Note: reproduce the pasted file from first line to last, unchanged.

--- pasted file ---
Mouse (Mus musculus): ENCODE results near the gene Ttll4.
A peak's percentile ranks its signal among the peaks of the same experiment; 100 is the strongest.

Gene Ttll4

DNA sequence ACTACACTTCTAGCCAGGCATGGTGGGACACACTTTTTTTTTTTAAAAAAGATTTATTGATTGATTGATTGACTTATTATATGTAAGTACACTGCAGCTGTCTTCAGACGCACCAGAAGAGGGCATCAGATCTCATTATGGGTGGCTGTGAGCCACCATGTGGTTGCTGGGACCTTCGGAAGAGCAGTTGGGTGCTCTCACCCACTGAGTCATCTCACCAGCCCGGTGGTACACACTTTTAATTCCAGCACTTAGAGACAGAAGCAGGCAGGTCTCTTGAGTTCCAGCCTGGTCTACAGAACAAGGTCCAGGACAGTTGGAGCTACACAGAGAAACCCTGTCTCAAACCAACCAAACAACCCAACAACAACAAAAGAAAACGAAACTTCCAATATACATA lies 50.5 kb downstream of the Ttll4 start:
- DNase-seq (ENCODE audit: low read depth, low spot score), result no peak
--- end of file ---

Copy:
Mouse (Mus musculus): ENCODE results near the gene Ttll4.
A peak's percentile ranks its signal among the peaks of the same experiment; 100 is the strongest.

Gene Ttll4

DNA sequence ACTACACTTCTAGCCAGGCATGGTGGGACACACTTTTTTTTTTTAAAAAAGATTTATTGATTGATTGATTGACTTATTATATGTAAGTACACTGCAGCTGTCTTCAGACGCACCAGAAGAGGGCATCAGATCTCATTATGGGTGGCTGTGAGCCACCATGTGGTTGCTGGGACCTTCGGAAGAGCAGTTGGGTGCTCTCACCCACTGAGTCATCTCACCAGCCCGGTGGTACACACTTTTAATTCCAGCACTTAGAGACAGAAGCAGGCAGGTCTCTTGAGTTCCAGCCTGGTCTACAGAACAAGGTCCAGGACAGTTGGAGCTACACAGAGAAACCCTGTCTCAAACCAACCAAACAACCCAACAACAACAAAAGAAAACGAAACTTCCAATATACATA lies 50.5 kb downstream of the Ttll4 start:
- DNase-seq (ENCODE audit: low read depth, low spot score), result no peak